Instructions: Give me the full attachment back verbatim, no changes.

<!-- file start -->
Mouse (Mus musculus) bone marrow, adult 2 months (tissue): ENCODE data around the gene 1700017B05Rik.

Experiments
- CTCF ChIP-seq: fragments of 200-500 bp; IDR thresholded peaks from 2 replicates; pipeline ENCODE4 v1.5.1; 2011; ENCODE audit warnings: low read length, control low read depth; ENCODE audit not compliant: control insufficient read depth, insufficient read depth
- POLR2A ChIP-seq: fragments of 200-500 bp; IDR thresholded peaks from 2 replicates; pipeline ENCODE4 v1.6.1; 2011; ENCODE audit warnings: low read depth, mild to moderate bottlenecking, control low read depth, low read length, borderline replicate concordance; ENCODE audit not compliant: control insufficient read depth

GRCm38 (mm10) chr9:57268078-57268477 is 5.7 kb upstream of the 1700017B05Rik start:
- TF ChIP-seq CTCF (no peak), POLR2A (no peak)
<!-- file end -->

Mouse (Mus musculus) bone marrow, adult 2 months (tissue): ENCODE data around the gene 1700017B05Rik.

Experiments
- CTCF ChIP-seq: fragments of 200-500 bp; IDR thresholded peaks from 2 replicates; pipeline ENCODE4 v1.5.1; 2011; ENCODE audit warnings: low read length, control low read depth; ENCODE audit not compliant: control insufficient read depth, insufficient read depth
- POLR2A ChIP-seq: fragments of 200-500 bp; IDR thresholded peaks from 2 replicates; pipeline ENCODE4 v1.6.1; 2011; ENCODE audit warnings: low read depth, mild to moderate bottlenecking, control low read depth, low read length, borderline replicate concordance; ENCODE audit not compliant: control insufficient read depth

GRCm38 (mm10) chr9:57268078-57268477 is 5.7 kb upstream of the 1700017B05Rik start:
- TF ChIP-seq CTCF (no peak), POLR2A (no peak)